The film finally hit theaters in 1987 as a heavily edited but still “R” rated version with the more generic title NIGHTMARE AT SHADOW WOODS, which is thankfully included in this special edition package along with a third cut of the film that combines footage from both versions into a big, bloody meal. And if it’s special features you want, Arrow’s got you well covered with a slew of features including interviews with cast members (Louise Lasser, Mark Soper), visual effects artist Ed French, and producer/actress Marianne Kanter on how this one came together and how she ended up in the film as a victim of one of the more outrageously icky cinematic murders of that era. A high body count, an overall offbeat tone, plenty of cheesy synth tunes tickling your eardrums and some solid and yucky gore effects from Ed French make this one a real treat.
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Blu-Ray Review: Stray Cat Rock: The Collection

Stray Cat Rock_AV008As a slice of Japanese cinema of the early 1970’s, the five films that make up Arrow Video’s Stray Cat Rock Collection make for quite a quintuplet of quickly made flicks influenced by American biker films of the previous decade. Directed by Yasuharu Hasebe and Toshiya Fujita, the films feature the same cast members but are actually mostly unrelated other than in their thematic elements.

“Youth gone wild!” and “Crime Doesn’t Pay!” seem to be the orders of the day here as the series was created by Nikkatsu to compete with rival Toei’s popular Delinquent Boss films. So there’s male and female gangs, exploitative violence, not as much sex or nudity as you’d think (but it’s certainly there), a bit of slapstick, a random concert and more. While there’s plenty of seedy and salacious content, some of the trailers included advertise the films partially as comedies, which is amusing in and of itself. In other words, some viewers will need to approach this set with a wide open mind because what constitutes “comedy” here might seem a bit humorless or just plain strange outside of its home country. This is a good thing at the end of the day as expanding one’s cinematic horizons is a core reason to watch films you’ve never seen previously.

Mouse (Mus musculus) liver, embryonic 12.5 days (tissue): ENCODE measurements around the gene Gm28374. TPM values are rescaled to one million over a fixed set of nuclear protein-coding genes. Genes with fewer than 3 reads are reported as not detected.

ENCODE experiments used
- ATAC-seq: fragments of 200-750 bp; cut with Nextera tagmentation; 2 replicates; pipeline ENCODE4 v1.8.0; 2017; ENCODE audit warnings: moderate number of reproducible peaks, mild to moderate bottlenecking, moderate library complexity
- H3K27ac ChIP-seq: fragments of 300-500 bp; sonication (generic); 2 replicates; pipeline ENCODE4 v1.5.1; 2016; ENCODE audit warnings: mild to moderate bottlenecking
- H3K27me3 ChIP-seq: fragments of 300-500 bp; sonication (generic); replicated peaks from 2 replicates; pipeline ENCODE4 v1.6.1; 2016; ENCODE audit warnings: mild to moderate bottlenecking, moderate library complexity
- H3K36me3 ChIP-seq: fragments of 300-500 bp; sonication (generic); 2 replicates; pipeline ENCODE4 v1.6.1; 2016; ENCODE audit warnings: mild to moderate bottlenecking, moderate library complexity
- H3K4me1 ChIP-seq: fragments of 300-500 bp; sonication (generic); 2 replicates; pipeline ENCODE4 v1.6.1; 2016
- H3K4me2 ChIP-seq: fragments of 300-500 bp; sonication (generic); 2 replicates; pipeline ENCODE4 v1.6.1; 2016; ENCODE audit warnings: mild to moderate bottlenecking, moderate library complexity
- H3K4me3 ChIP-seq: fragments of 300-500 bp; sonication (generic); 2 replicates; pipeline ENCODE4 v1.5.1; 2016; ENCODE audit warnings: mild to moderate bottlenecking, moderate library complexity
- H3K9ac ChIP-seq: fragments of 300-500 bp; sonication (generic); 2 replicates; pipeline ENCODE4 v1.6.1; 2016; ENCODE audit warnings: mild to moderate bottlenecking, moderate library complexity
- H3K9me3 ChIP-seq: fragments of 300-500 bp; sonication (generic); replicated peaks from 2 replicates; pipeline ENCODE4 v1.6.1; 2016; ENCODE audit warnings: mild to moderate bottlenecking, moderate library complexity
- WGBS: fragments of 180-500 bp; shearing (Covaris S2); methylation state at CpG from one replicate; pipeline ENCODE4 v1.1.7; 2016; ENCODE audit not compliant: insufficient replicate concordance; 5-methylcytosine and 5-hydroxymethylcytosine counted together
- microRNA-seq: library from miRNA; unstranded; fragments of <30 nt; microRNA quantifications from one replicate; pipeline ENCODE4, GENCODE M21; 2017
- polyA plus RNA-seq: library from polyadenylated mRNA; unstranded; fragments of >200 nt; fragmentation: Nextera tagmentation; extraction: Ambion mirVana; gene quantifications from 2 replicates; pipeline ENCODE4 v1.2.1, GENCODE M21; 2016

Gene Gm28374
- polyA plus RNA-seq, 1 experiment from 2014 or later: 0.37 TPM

The overall tone of the films will probably seem scattershot to some viewers used to movies that stick to a certain predictable style from start to finish. For all the raging delinquency, drug use, wild dancing, sex and violence on display there’s also a lot of karmic retribution and negative actions leading to more and worse reactions for some characters. This makes the collection a really intriguing set of films that, warts and all make for some pretty cool “B” movie bliss. As usual, some excellent transfers and nice bonus material round out this Arrow Video release and make it a must for collectors. Continue reading

Blu-Ray/DVD Review: Contamination

Contamination MVD7368BRUp until a few years back, I’d never considered Luigi Cozzi’s sci-fi and fantasy films anything more than hilariously terrible pastiches of far better films. But getting older and mellower has made me take a fresh look and appreciate them a lot more, warts and all. I’m finding that while somewhat hampered by budgetary constraints and packed with some truly laugh-worthy visual effects, there’s an earnestness and respectable amount of passion in them that makes up for most of the inadequacies.

Yes, Star Crash still makes me cringe and the two Hercules films are more overly colorful comic book reworkings gone haywire of classic mythology. But you can clearly feel the director’s intent on making movies from the heart even as they bust your gut from unintentional and intentional laughter.

Contamination, Cozzi’s 1980 gorier “homage” to Ridley Scott’s classic Alien has gotten an excellent Blu-Ray restoration thanks to Arrow Video. Not only do you get a lovely AVC encoded 1080p high definition transfer in 1.85.1 widescreen, there’s a great set of old and new interviews with the director and Maurizio Guarini of Goblin (who did the film’s score) as well as a fun look at other Italian genre flicks that swiped ideas from blockbusters. As for the film itself, as I hadn’t seen it for over 30 years, it was certainly a fun and bloody trip down memory lane as well as something of a love letter to New York City where some of the establishing shots were films.
Continue reading

Some More Arrows To Make Me Quiver

New Arrows 002 (Custom) 

Well, now. Here’s how to make an icky Monday a far better one without doing much at all. My mailbox was stuffed with some nice upcoming release screeners from Arrow Video and MVD so I’ll be socked away checking out some stuff I’ve not seen before as well as revisiting some old friends. Spider Baby actually came earlier than the others, but it’s here just to even out the photo. Anyway, back to the screening room for me. So much for being anything resembling “productive” today.